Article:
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Newbie with 1922 Buick Model 35 Touring car


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I had to make the break return springs as one was broken and the other did not have much spring left in it. The ones I made were just a wee bit thicker in the wire I used but very close they now have very good return of the arm they are attached to.

 

 

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Brice,.

These springs are also on my make list. Did you form them with "hot" wire  or is cold forming  sufficient?

 

Did you need to replace any bearings thru the rear axle ?

 

Thanks for the photos and advice.

 

Regards

Norm

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Norm,

I used music wire spring steel (I will get the diameter of the wire and mandrel I used for you tonight when get home from work) then used a the lathe and did them cold. Here is the link that I used to figure how to make them for the most part. I turned the lathe by hand no power so that I could keep control of the wind. Also I did not make a wire holder as he shows I just used the tool holder with a longer square stock (about 100 mm long) then just kept it tight and move slow as I turned the the lathe so that the coils would stay tight to each other. The couple things that you do have to do though is 1) keep the pressure on the lathe head so the wire does not try and unwind before your finished, 2) be sure your square stock is real close to the mandrel and wire as you turn because you get near the end the last bit will try and jump off the square stock. I did come up one half coil short on the spring do to the length wire but being that the wire was slightly bigger dia it seems to have more than enough force to pull the arm back compared to the original springs. Being also that it is modern music wire spring steel and most likely of better quality  it should hold up and be a bit stronger spring. Hope that helps you.

 

 

 

 

Edited by RatFink255 (see edit history)
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Norm,

The spring wire I used is 1/8" (.125) 3 foot long. The mandrel is 3/4" (.753). I just had a steel rod laying around that fit the bill so I filed a small flat on it and then drilled taped hole for screw and washer to hold the wire in place while I turned the lathe. Use just a big enough washer to hold the wire if you use to big of one it will interfere with the first wind and you will not keep the coils tight side by side.

Brice

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  • 3 weeks later...

Got wheels back on the frame then started to put tires  on got two on then discovered that apparently when the tires were put on two were put on with white walls the other two were put on with black walls. I am going for the white walls all around so have to take two off and re do as the they mount only one way onto the wheels. I got one off just trying to figure the reinstall with out damaging the stem or tire.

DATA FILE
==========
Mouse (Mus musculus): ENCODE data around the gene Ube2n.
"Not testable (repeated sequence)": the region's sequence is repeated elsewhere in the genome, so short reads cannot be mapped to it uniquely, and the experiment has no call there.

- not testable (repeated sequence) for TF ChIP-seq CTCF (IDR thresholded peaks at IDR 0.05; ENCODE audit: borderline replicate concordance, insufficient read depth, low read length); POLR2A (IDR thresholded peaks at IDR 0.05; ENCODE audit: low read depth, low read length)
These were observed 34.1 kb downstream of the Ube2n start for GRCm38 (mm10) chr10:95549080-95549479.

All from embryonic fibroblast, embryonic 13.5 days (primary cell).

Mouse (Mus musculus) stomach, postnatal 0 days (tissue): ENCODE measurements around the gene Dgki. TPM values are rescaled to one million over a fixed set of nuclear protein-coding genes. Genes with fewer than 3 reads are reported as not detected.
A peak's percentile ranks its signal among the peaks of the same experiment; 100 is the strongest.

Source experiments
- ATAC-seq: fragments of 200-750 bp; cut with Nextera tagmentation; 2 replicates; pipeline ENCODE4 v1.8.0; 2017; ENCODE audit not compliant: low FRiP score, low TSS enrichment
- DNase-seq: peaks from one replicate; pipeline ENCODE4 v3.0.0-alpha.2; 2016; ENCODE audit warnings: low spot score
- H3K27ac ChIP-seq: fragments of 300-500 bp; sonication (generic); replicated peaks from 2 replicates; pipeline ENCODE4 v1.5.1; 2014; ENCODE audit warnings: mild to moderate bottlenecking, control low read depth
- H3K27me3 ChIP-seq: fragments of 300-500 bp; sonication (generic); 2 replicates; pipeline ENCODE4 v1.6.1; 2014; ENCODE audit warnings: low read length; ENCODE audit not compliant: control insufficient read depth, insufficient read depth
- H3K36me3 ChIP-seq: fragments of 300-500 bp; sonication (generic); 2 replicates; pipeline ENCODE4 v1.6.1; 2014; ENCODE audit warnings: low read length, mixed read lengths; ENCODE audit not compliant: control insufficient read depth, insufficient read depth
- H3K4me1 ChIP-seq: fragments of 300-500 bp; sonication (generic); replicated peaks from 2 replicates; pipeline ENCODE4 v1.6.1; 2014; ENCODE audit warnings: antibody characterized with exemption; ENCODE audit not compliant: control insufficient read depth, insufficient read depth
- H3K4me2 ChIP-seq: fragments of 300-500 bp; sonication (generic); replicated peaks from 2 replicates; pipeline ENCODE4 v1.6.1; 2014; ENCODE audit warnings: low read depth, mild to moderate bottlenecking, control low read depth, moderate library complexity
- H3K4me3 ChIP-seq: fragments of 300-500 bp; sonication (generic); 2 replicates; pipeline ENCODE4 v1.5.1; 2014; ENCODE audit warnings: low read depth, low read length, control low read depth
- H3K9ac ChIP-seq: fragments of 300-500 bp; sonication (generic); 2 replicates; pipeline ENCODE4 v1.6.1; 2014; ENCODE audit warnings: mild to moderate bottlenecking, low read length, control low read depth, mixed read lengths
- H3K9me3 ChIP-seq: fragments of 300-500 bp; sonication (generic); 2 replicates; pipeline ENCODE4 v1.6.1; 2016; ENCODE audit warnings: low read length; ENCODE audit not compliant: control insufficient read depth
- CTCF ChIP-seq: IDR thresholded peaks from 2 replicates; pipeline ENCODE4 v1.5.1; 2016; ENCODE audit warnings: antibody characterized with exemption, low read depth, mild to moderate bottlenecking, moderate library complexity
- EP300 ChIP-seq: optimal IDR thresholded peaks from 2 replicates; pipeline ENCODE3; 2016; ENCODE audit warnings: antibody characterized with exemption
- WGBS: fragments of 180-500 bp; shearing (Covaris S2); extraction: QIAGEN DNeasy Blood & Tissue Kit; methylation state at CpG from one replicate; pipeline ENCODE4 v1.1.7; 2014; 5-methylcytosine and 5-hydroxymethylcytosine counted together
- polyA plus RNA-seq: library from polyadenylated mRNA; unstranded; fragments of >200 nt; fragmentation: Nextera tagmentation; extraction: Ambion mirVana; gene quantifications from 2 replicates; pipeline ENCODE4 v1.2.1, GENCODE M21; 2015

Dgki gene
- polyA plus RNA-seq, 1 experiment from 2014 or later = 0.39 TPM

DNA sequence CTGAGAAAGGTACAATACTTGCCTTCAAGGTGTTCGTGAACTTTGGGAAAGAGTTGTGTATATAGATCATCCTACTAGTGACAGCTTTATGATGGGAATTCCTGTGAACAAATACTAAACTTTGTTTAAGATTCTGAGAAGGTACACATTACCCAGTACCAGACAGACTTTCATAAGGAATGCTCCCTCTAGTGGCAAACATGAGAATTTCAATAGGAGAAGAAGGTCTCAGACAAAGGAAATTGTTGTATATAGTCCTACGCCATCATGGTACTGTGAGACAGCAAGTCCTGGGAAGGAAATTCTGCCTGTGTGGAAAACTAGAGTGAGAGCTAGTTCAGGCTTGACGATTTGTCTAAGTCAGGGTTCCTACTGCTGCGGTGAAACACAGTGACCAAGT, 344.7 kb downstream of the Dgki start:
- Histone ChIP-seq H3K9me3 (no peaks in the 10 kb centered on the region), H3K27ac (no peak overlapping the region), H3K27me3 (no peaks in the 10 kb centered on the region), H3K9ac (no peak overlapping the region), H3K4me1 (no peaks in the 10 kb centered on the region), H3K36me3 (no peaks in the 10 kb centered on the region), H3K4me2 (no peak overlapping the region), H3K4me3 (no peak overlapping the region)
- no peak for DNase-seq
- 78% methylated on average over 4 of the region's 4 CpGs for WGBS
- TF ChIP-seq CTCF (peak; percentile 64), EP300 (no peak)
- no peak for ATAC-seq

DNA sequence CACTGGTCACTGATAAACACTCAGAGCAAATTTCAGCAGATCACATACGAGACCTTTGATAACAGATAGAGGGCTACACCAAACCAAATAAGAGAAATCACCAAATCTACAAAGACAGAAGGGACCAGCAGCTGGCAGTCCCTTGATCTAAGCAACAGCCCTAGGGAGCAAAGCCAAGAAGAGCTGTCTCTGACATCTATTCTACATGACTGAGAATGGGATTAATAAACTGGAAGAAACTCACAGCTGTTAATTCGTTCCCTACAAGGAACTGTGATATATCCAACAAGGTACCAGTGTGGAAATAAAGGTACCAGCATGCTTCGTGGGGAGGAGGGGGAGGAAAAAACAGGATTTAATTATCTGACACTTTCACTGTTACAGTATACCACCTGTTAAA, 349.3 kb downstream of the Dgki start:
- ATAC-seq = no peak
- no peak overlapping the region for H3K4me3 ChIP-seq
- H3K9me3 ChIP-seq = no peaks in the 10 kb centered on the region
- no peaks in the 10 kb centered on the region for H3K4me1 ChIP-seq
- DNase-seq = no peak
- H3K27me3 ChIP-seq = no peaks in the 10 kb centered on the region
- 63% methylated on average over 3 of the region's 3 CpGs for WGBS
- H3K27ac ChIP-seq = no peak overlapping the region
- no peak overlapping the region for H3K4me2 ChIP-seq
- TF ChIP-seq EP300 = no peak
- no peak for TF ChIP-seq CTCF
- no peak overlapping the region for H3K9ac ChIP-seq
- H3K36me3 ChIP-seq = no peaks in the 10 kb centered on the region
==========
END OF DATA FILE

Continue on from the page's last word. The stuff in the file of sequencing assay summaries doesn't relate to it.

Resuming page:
Mark Kikta, what was the trick to getting the rim inside the tire as it is a rime that is cut and it is close to the valve stem? Did you have the rim separated or secured and locked then work the tire around? Just saw Mark Shaw's reply about using a rime tool and found some pictures showing it being used good idea. Now to find one.


 

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Did you do those tires without a rim tool.  That is a lot of work.  The rim tool is put on the rim in a different orientation depending on if the rim is being removed or installed.  Be cautious as well that improper use of a rim tool can damage a rim.     Hugh

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On 9/3/2019 at 12:39 PM, RatFink255 said:

I had to make the break return springs as one was broken and the other did not have much spring left in it. The ones I made were just a wee bit thicker in the wire I used but very close they now have very good return of the arm they are attached to.

 

 

Springs 2019-09-03_11-35-52.jpg

 

 

 

 

 

 

 

I'm surprised to see a Hotchkiss Drive on a car that also has a torque tube. I figured it would be one or the other. My E-49 has the rear axle mounted to the rear of the leaf spring in a "cantilever" fashion, with a lubricated bearing where the axle attaches to the end of the spring, it has no spring perch, it has a place to put oil so the axle spins freely relative to the leaf spring. All the torque goes through the torque tube. But your car has the axle mounted fast to the leaf spring, so torque is transmitted through it, as well as through the torque tube. That's weird, I'm scratching my head over here.

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On ‎9‎/‎24‎/‎2019 at 5:04 PM, Terry Wiegand said:

One has to keep in mind that these 4-Cylinder models were a whole 'nother animal.

 

Terry Wiegand

Way Out in Doo Dah

 

Just because they were not a six cylinder car does not make them "another animal" if you are implying that they were a bad car.   Still a good car with a chassis that a Buick truck was also made from.

Edited by Larry Schramm (see edit history)
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I think Terry was speaking about my remark about how the 4 has a torque tube and spring perches at the same time, while the 6 has a cantilever suspension and the rear axle housing has a lubricated bearing to attach to the leaf spring which has a big brass bearing at the back where the axle attaches, and an oiler.